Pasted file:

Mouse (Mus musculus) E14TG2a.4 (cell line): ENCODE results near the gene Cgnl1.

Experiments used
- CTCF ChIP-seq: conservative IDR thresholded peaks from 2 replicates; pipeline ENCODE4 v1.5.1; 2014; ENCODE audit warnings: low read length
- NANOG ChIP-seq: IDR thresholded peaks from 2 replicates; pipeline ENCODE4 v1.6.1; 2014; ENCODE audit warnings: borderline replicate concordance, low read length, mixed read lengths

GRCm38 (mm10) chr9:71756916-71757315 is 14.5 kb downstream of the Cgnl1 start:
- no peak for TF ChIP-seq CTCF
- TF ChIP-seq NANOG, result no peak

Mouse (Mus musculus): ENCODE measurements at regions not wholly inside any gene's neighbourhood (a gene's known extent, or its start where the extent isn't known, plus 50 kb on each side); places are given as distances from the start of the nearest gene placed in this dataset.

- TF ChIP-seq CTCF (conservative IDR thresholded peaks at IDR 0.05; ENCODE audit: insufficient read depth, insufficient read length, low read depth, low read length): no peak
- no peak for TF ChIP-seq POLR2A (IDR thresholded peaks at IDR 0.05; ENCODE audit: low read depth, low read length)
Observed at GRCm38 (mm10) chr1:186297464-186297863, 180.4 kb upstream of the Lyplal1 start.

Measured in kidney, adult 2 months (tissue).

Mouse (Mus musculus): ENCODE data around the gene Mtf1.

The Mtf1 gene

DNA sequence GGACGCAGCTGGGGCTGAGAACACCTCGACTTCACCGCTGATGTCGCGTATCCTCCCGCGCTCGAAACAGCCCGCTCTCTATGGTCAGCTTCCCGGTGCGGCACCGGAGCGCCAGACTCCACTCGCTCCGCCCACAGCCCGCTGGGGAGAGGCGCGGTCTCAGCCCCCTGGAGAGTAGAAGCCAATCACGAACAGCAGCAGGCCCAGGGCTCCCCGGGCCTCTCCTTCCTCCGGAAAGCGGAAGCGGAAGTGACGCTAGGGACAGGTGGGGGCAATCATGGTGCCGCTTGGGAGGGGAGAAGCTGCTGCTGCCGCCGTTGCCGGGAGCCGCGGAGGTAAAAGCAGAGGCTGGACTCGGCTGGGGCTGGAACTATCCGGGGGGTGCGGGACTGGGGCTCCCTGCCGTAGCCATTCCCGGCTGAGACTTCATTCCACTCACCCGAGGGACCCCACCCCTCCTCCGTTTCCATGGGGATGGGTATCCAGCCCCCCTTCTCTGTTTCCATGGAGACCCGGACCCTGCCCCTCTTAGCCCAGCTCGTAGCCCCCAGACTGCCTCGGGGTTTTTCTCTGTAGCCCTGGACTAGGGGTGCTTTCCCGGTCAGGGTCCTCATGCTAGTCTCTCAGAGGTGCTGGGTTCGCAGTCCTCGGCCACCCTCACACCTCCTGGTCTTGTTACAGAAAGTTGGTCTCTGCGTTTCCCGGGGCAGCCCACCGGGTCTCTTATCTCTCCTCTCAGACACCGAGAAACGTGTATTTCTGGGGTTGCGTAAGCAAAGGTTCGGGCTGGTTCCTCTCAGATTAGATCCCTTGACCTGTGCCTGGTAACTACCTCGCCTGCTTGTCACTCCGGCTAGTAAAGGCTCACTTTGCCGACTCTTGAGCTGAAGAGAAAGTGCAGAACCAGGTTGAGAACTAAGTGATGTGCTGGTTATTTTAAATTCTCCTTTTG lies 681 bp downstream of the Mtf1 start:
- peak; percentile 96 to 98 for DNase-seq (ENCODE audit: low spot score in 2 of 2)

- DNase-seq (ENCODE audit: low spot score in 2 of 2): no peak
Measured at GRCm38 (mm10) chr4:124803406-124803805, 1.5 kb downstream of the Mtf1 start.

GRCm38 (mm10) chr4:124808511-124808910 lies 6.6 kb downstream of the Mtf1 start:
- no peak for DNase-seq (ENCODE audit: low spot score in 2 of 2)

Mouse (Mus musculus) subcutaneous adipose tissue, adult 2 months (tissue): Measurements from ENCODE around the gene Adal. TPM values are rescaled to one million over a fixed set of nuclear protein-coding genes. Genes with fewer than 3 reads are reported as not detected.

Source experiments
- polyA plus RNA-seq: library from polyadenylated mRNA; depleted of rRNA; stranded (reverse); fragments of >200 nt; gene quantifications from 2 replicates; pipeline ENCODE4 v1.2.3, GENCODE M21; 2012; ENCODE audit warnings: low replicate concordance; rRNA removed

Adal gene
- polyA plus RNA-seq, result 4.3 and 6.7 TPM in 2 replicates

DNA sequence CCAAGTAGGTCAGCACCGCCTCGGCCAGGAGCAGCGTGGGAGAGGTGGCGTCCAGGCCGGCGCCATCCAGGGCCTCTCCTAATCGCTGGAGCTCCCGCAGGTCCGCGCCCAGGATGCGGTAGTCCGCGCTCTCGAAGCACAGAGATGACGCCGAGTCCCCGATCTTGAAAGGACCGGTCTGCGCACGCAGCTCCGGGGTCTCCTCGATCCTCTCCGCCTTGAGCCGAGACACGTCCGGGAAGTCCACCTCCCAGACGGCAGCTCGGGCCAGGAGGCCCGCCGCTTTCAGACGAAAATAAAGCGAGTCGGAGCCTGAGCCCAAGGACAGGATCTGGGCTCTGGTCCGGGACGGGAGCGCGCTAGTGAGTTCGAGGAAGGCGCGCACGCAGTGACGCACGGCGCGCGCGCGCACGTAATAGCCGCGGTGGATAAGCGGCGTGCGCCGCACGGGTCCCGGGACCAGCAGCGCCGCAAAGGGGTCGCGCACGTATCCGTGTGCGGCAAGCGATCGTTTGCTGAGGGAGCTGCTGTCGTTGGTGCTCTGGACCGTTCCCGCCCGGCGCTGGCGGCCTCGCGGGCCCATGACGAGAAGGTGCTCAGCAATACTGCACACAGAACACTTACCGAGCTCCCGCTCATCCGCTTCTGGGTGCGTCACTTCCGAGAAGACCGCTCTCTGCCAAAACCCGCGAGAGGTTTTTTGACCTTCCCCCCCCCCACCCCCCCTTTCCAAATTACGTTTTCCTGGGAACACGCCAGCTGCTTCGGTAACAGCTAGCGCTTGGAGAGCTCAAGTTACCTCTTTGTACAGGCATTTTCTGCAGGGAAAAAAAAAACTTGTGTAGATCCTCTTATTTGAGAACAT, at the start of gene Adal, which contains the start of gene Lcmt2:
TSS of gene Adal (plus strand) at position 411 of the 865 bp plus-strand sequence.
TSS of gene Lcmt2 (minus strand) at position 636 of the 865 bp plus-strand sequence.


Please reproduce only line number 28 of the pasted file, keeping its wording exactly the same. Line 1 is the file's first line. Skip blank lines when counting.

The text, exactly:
TSS of gene Lcmt2 (minus strand) at position 636 of the 865 bp plus-strand sequence.